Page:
It’s an old story, the Tortoise and the Hare, which might apply well to Tesla Motors’ foray into the automotive world and the rebirth of the electric vehicle.
Of course, Tesla Motors wasn’t the first to launch an electric vehicle, which have been around, in limited numbers, for over a century. On the other hand, the Tesla Roadster and Tesla Model S have been the world’s most-successful electric vehicles, forcing other automakers to play catchup.
Tesla Motors, our modern-day tortoise, took the time to design and build an electric vehicle that people would actually want to drive, something that could replace the conventional vehicle without much sacrifice on the part of the driver. The result was the Tesla Roadster, a Lotus Elise body with a Tesla Motors electric-vehicle powertrain, and featured a respectable range per charge, and opened the public’s eyes to what an electric vehicle could be.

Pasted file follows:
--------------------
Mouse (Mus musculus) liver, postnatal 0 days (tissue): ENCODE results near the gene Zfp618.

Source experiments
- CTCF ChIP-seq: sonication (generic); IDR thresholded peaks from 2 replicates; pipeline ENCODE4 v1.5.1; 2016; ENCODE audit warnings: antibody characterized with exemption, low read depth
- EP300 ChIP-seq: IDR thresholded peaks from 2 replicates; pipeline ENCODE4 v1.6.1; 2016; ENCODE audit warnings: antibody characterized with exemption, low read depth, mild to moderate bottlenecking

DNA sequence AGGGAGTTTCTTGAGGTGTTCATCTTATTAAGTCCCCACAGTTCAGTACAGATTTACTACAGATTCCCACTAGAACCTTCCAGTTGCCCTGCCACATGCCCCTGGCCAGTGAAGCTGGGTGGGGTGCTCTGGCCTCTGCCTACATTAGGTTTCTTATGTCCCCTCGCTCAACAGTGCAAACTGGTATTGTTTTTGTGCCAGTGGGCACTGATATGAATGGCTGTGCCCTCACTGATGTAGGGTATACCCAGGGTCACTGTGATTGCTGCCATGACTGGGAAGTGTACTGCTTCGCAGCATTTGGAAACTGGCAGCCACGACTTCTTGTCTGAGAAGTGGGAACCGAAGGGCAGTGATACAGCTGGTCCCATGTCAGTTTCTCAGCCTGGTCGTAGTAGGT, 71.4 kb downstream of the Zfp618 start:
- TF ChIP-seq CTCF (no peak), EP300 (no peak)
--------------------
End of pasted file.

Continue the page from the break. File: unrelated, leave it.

Suddenly, other automakers, our modern-day automotive hares, had to get into the game, as they’d been sleeping on it for a long time. The results haven’t been encouraging. True, the Nissan Leaf has topped 100,000 units as of January, 2014, but it’s 84 miles range is less than one-third that of the base Tesla Model S 85 kWh’s 265-mile range. At a $/mi ratio, the Nissan Leaf( $343/mi) comes in severely lacking, compared to the Tesla Model S ($300/mi or $273/mi), and it’s pretty much the same for all the other electric-vehicles brought out of the woodwork by other automakers struggling to catch up.
So, in the race to create the affordable and desirable electric vehicle for the masses, it seems that Tesla Motors, none too quick to just throw an electric vehicle powertrain into any old body, is ahead of the game. The question is, “Does Tesla Motors have the race, or will the hares beat it to the finish line?”